This system will be undergoing maintenance Tuesday, September 30, 2014 from 9:00 AM to 2:00 PM CDT.

Generalized anxiety modulates frontal and limbic activation in major depression

Description:

This article explores how generalized anxiety modulates frontal and limbic activation in major depression. The authors' findings highlight frontal and limbic hypoactivation in patients with depression and comorbid anxiety and indicate that anxiety level may modulate frontal and limbic activation depending upon the emotional context.

Creator(s):
Creation Date: February 9, 2012
Partner(s):
UNT College of Public Affairs and Community Service
Collection(s):
UNT Scholarly Works
Usage:
Total Uses: 54
Past 30 days: 4
Yesterday: 0
Creator (Author):
Schlund, Michael W.

University of North Texas; Johns Hopkins School of Medicine; Kennedy Krieger Institute

Creator (Author):
Verduzco, Guillermo

Johns Hopkins School of Medicine

Creator (Author):
Cataldo, Michael F.

Johns Hopkins School of Medicine; Kennedy Krieger Institute

Creator (Author):
Hoehn-Saric, Rudolf

Johns Hopkins School of Medicine

Publisher Info:
Publisher Name: BioMed Central Ltd.
Place of Publication: [London, United Kingdom]
Date(s):
  • Creation: February 9, 2012
Description:

This article explores how generalized anxiety modulates frontal and limbic activation in major depression. The authors' findings highlight frontal and limbic hypoactivation in patients with depression and comorbid anxiety and indicate that anxiety level may modulate frontal and limbic activation depending upon the emotional context.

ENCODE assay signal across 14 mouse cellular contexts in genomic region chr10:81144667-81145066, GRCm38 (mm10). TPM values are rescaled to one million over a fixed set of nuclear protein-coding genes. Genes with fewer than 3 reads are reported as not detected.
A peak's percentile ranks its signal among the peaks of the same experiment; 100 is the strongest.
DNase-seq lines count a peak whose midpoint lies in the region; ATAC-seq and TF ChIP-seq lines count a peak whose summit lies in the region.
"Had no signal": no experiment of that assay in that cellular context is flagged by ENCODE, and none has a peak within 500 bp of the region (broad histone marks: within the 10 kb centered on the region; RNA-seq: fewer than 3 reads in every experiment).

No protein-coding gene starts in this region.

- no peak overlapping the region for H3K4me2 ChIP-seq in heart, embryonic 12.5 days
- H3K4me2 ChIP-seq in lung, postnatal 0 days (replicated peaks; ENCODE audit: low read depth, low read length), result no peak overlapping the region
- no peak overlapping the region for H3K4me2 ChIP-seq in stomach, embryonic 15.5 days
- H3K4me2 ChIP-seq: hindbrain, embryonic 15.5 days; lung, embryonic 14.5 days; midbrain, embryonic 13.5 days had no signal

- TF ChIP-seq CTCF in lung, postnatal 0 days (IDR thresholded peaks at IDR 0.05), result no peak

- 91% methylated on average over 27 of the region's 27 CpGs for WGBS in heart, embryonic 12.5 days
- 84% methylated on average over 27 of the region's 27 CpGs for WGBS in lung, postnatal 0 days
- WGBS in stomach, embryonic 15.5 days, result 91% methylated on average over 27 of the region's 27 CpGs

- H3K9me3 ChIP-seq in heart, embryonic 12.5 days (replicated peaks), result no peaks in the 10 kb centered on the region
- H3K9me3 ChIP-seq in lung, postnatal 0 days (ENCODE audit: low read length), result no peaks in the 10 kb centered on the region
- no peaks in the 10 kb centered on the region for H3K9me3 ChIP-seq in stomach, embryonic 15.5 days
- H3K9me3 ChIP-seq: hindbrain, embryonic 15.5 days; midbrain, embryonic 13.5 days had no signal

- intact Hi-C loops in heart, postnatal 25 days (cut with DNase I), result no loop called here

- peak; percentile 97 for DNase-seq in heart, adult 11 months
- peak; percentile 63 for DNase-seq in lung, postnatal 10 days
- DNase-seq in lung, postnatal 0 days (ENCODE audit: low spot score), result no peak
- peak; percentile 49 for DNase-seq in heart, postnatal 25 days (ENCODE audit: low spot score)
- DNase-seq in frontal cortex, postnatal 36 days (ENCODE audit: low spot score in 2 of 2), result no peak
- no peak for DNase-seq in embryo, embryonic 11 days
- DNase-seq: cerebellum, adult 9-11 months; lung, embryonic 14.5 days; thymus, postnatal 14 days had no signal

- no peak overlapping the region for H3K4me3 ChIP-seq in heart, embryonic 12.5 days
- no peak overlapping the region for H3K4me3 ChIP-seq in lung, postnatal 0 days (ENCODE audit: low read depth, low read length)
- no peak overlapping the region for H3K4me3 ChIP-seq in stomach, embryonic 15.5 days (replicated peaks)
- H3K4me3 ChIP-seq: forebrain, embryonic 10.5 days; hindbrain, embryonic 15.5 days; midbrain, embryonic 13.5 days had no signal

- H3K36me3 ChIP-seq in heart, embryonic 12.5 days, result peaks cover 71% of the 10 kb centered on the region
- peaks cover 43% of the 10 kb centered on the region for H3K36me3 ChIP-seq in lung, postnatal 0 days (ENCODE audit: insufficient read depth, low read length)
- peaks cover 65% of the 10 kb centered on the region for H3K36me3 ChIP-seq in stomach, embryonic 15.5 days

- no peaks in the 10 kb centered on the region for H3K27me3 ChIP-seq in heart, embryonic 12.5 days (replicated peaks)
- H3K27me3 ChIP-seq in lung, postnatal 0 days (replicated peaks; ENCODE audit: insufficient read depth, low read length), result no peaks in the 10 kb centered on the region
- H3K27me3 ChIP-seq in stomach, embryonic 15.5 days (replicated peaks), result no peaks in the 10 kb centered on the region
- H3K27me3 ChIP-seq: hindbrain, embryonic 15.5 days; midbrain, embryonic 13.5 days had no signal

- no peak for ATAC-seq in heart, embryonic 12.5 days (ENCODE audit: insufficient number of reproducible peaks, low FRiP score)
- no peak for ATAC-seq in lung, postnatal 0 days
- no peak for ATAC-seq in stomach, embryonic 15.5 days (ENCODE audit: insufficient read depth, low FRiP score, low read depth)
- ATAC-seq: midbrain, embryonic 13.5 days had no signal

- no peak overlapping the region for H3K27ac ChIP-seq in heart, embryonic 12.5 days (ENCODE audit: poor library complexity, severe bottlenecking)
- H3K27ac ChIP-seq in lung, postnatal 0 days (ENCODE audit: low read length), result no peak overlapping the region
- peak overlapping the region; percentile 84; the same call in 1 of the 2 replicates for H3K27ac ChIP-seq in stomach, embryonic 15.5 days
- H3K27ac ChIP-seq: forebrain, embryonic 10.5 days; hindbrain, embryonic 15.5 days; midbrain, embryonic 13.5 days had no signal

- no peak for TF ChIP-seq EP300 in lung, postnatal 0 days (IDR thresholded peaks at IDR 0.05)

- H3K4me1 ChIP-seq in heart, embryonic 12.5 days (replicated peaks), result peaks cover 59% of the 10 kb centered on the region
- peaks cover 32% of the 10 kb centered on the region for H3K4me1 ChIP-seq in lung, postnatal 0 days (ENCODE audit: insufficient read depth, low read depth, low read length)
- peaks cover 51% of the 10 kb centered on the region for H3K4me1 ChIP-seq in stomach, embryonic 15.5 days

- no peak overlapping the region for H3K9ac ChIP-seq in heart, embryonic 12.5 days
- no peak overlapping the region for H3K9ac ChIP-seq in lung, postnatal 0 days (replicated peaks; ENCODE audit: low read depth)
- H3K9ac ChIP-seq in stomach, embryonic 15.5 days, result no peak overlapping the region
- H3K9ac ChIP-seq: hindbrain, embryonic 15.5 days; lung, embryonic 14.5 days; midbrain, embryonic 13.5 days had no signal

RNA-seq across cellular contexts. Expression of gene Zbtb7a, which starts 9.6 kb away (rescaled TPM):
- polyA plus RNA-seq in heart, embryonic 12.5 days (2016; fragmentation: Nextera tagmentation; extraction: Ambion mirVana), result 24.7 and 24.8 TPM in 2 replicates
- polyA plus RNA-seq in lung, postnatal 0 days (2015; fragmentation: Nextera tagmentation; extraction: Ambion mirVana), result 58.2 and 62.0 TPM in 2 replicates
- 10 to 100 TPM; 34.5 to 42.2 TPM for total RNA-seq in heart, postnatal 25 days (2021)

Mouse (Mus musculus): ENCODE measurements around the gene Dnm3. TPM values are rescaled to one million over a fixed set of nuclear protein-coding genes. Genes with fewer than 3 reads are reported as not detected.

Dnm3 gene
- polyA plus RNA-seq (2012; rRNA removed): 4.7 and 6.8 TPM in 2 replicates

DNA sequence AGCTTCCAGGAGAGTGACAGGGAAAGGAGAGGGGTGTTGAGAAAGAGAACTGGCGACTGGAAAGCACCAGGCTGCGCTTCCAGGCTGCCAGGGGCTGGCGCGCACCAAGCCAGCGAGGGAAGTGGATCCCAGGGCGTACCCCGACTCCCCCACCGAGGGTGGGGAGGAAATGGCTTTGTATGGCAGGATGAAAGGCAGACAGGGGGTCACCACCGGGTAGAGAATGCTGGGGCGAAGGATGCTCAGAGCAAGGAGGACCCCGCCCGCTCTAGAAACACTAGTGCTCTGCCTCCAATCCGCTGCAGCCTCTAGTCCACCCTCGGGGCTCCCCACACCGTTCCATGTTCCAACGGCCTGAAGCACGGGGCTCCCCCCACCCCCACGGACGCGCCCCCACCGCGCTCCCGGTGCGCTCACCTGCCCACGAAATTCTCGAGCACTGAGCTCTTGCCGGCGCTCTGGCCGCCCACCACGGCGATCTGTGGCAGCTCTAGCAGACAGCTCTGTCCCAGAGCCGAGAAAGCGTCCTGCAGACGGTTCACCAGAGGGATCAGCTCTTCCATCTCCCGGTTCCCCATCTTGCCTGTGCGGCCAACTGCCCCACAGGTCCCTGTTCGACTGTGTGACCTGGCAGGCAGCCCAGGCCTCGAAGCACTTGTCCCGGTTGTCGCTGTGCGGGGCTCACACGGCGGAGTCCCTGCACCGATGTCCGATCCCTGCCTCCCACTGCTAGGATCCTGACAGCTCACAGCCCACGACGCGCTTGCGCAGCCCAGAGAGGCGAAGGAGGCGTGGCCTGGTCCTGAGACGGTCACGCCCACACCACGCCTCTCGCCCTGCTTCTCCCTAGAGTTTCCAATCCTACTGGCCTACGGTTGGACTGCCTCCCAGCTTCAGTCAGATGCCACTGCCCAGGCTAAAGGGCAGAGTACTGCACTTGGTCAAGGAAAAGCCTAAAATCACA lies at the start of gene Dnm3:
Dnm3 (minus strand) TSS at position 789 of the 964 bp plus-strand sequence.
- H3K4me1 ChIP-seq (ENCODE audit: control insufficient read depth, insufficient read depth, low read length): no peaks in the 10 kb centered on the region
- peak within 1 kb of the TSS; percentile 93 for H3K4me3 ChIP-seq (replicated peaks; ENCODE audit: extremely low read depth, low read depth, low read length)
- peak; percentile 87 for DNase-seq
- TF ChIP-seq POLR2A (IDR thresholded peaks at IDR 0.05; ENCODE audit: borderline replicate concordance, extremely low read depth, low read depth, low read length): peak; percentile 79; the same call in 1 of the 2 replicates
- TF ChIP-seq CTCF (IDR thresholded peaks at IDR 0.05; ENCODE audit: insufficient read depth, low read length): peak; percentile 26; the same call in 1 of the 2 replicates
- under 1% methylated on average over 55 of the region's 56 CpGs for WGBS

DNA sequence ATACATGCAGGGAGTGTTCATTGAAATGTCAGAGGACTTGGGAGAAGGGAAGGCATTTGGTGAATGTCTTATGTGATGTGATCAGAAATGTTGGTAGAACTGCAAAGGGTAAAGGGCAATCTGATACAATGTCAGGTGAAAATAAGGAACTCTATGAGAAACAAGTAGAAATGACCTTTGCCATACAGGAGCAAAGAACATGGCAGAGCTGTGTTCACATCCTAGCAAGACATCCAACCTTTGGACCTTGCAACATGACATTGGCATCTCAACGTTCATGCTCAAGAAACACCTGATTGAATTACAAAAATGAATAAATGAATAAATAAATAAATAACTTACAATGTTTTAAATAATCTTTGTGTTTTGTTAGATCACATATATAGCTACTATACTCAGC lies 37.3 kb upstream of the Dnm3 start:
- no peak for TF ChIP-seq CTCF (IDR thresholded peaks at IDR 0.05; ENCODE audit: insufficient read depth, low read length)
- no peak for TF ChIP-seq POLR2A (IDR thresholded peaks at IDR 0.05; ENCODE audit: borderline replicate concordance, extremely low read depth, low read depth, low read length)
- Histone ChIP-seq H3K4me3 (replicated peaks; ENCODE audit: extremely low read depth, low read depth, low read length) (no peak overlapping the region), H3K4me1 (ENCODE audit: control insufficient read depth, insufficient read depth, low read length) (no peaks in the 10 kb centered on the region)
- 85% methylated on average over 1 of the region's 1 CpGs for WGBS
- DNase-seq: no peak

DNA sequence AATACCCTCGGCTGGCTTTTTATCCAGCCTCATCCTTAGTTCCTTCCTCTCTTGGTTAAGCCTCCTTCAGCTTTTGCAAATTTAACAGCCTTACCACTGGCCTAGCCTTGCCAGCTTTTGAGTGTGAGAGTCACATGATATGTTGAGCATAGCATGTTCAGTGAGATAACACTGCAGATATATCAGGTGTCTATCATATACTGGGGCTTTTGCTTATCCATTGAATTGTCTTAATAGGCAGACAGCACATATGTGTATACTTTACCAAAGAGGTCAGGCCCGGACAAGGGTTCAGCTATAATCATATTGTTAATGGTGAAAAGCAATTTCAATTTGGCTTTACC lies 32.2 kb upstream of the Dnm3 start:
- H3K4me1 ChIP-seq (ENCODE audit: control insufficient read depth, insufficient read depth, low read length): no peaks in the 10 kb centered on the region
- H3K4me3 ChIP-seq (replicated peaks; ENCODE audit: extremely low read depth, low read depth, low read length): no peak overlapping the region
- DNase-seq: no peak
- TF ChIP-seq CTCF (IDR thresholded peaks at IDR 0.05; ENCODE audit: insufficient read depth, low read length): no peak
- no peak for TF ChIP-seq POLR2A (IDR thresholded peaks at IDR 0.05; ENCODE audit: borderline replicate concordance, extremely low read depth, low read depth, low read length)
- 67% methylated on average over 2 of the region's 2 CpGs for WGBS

Degree:
Department: Behavior Analysis
Note:

Abstract: Background: Anxiety is relatively common in depression and capable of modifying the severity and course of depression. Yet our understanding of how anxiety modulates frontal and limbic activation in depression is limited. Methods: We used functional magnetic resonance imaging and two emotional information processing tasks to examine frontal and limbic activation in ten patients with major depression and comorbid with preceding generalized anxiety (MDD/GAD) and ten non-depressed controls. Results: Consistent with prior studies on depression, MDD/GAD patients showed hypoactivation in medial and middle frontal regions, as well as in the anterior cingulate and insula. However, heightened anxiety in MDD/GAD patients was associated with increased activation in middle frontal regions and the insula and the effects varied with the type of emotional information presented. Conclusions: Our findings highlight frontal and limbic hypoactivation in patients with depression and comorbid anxiety and indicate that anxiety level may modulate frontal and limbic activation depending upon the emotional context. One implication of this finding is that divergent findings reported in the imaging literature on depression could reflect modulation of activation by anxiety level in response to different types of emotional information.

Physical Description:

5 p.

Language(s):
Subject(s):
Keyword(s): generalized anxiety | depression | frontal | limbic
Source: Behavioral and Brain Functions, 2012, London: BioMed Central Ltd.
Partner:
UNT College of Public Affairs and Community Service
Collection:
UNT Scholarly Works
Identifier:
  • DOI: 10.1186/1744-9081-8-8
  • ARK: ark:/67531/metadc122164
Resource Type: Article
Format: Text
Rights:
Access: Public
Citation:
Publication Title: Behavioral and Brain Functions
Volume: 8
Issue: 8
Peer Reviewed: Yes